Here’s the Birth of the Modern Anti-Vax Movement

<a href="http://www.shutterstock.com/pic-144787315/stock-photo-a-doctor-giving-a-child-an-injection.html?src=id&ws=1">yang na</a>/Shutterstock

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A New York Times video takes a look at the birth of the belief that vaccinations can cause autism in young children:

It turns on a seminal moment in anti-vaccination resistance. This was an announcement in 1998 by a British doctor who said he had found a relationship between the M.M.R. vaccine — measles, mumps, rubella — and the onset of autism.

Typically, the M.M.R. shot is given to infants at about 12 months and again at age 5 or 6. This doctor, Andrew Wakefield, wrote that his study of 12 children showed that the three vaccines taken together could alter immune systems, causing intestinal woes that then reach, and damage, the brain. In fairly short order, his findings were widely rejected as — not to put too fine a point on it — bunk. Dozens of epidemiological studies found no merit to his work, which was based on a tiny sample. The British Medical Journal went so far as to call his research “fraudulent.” The British journal Lancet, which originally published Dr. Wakefield’s paper, retracted it. The British medical authorities stripped him of his license.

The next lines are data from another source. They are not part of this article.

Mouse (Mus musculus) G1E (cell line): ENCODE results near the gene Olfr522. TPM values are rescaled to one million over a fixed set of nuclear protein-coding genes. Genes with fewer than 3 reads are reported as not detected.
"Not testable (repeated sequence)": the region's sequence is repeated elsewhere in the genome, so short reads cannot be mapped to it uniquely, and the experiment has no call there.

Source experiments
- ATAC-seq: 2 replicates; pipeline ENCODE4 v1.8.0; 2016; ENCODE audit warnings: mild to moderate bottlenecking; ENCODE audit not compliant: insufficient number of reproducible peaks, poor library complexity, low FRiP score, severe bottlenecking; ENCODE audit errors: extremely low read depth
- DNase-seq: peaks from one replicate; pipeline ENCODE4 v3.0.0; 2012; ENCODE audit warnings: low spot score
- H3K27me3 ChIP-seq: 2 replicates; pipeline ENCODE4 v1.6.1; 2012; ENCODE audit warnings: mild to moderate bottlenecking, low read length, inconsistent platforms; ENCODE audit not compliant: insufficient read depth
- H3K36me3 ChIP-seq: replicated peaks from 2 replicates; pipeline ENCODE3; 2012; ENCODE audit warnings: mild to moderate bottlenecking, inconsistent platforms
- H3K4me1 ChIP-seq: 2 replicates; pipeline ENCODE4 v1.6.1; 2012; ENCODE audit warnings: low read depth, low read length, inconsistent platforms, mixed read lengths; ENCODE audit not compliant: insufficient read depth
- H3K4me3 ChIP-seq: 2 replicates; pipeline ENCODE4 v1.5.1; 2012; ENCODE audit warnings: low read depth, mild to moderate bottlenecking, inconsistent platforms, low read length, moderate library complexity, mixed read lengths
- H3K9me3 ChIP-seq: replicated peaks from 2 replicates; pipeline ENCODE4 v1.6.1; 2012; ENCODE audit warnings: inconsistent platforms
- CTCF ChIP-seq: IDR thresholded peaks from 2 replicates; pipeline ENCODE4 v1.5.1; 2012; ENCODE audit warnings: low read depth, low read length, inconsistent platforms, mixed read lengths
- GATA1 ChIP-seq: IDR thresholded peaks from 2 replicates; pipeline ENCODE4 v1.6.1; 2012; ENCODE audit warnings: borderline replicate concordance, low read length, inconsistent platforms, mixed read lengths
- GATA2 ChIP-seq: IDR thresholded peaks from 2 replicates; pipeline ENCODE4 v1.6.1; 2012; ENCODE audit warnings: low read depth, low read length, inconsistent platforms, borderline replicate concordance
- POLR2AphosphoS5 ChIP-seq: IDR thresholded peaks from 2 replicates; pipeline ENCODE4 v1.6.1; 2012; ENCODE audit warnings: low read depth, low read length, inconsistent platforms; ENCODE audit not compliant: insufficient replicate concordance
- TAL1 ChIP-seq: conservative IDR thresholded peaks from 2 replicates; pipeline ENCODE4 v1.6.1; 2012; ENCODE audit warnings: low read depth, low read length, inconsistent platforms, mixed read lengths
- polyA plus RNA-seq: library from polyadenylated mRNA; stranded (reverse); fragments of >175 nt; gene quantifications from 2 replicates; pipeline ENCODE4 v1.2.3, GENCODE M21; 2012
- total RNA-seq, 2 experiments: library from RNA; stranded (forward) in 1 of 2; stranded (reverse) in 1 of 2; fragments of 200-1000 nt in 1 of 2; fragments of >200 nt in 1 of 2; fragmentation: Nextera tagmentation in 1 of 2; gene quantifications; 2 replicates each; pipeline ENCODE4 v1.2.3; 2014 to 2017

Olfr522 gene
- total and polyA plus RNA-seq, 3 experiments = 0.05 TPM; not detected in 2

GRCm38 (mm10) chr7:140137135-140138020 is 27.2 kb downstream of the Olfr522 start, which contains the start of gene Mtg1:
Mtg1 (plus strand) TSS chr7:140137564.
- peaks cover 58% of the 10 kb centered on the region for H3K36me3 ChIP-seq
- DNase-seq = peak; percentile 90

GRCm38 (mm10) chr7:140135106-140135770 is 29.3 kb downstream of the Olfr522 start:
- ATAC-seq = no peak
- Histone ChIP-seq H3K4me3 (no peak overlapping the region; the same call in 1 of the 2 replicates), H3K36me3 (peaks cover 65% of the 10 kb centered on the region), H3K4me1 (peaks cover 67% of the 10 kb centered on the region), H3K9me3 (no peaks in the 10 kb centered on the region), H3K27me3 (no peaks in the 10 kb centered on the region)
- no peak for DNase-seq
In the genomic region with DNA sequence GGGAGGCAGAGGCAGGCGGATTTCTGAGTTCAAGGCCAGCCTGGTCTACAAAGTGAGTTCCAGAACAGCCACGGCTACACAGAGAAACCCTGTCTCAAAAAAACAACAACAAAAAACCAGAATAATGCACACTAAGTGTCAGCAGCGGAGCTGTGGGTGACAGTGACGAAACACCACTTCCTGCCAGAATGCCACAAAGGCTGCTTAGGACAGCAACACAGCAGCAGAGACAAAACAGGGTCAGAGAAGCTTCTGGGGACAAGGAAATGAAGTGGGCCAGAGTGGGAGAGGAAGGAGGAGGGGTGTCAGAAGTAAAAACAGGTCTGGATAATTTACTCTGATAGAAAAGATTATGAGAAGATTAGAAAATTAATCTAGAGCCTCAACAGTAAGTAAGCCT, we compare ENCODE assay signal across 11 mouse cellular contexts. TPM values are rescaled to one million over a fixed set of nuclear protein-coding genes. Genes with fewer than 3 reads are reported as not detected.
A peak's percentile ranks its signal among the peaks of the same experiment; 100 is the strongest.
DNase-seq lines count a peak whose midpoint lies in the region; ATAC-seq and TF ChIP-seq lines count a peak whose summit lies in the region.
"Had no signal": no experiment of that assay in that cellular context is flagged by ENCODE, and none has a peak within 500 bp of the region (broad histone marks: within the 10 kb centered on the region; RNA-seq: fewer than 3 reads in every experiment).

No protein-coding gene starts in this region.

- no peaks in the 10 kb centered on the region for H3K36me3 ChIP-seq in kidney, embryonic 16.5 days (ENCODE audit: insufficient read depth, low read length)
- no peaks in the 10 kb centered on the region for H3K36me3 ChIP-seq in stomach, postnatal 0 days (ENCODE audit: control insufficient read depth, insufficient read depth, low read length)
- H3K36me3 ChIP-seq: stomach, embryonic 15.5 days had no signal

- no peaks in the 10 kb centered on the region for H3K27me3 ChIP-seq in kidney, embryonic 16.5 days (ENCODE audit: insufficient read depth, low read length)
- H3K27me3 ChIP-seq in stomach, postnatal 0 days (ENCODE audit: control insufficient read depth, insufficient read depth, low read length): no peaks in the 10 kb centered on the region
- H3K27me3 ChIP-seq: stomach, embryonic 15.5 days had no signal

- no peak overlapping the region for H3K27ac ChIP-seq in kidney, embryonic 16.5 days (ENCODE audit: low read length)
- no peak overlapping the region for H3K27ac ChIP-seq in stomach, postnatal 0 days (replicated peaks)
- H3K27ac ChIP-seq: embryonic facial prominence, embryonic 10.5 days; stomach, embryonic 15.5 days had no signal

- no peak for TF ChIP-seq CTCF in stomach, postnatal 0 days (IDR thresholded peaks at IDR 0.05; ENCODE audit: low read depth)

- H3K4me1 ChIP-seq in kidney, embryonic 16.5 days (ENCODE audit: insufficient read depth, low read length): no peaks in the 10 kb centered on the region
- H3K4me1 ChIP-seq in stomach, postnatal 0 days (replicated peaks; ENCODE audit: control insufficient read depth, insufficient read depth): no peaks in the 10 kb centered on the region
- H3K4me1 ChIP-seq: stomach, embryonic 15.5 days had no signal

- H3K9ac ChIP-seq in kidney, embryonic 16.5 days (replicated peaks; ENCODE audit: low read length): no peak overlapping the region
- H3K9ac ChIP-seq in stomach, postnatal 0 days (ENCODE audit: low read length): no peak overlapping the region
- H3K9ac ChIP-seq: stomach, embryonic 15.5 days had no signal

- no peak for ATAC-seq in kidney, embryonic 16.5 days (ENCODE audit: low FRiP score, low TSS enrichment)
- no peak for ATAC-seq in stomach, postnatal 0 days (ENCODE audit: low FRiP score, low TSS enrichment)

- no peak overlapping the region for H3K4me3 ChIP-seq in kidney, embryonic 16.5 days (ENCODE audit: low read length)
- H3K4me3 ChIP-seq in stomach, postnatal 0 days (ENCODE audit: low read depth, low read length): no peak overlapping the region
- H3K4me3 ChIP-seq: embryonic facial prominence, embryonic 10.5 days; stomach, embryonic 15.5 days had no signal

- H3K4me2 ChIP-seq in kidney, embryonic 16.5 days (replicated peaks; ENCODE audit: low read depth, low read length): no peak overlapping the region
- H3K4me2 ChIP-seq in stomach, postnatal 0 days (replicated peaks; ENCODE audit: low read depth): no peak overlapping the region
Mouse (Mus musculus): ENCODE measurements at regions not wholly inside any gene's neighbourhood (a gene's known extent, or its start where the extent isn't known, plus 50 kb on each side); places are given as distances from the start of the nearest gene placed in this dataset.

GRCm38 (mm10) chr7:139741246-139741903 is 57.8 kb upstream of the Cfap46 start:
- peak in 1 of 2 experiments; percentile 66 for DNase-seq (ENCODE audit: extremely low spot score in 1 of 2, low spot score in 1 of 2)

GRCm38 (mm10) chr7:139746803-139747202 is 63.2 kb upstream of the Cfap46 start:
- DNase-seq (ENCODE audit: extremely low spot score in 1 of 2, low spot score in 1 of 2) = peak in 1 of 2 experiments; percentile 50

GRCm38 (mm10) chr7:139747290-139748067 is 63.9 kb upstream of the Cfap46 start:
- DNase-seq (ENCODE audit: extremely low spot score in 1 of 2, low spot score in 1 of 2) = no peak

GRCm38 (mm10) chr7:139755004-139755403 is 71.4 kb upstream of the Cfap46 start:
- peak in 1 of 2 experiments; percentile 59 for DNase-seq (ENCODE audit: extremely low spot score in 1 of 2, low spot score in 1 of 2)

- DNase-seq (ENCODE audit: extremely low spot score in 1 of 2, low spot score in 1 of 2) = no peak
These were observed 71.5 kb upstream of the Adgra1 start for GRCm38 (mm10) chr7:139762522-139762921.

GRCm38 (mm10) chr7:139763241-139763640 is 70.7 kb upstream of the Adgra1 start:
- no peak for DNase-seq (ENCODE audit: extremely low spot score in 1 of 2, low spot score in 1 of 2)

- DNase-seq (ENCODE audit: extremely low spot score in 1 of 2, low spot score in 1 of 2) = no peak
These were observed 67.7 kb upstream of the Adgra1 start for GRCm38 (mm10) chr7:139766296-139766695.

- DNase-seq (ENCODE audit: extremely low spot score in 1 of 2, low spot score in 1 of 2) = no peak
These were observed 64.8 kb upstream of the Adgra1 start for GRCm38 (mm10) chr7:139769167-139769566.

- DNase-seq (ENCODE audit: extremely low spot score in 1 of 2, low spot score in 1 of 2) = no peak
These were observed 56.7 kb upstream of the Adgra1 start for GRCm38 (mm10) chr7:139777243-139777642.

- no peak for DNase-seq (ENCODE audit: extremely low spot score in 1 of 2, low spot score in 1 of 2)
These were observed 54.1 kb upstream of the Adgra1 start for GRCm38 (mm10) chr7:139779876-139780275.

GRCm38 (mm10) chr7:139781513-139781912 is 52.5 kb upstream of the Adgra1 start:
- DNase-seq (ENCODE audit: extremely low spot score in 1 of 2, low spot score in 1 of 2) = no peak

Nonetheless, despite his being held in disgrace, the vaccine-autism link has continued to be accepted on faith by some. Among the more prominently outspoken is Jenny McCarthy, a former television host and Playboy Playmate, who has linked her son’s autism to his vaccination: He got the shot, and then he was not O.K. Post hoc, etc.

This is, of course, even crazier than it sounds. It’s one thing to be skeptical of the scientific community and its debunking of the Wakefield study. But it’s now 2015. MMR vaccines that contain thimerosal—the supposed cause of autism—have been off the market for well over a decade. Not one single child has gotten a dose of thimerosal since about 2002. And yet, autism rates haven’t gone down. They’ve gone up. You don’t need to trust scientists to see that, very plainly, thimerosal simply never played any role in autism. And there’s never been any reason to think that any other vaccine does either.

And yet, there’s apparently nothing that will convince certain parents of this. At least, if there is, no one has figured it out yet. Sigh.

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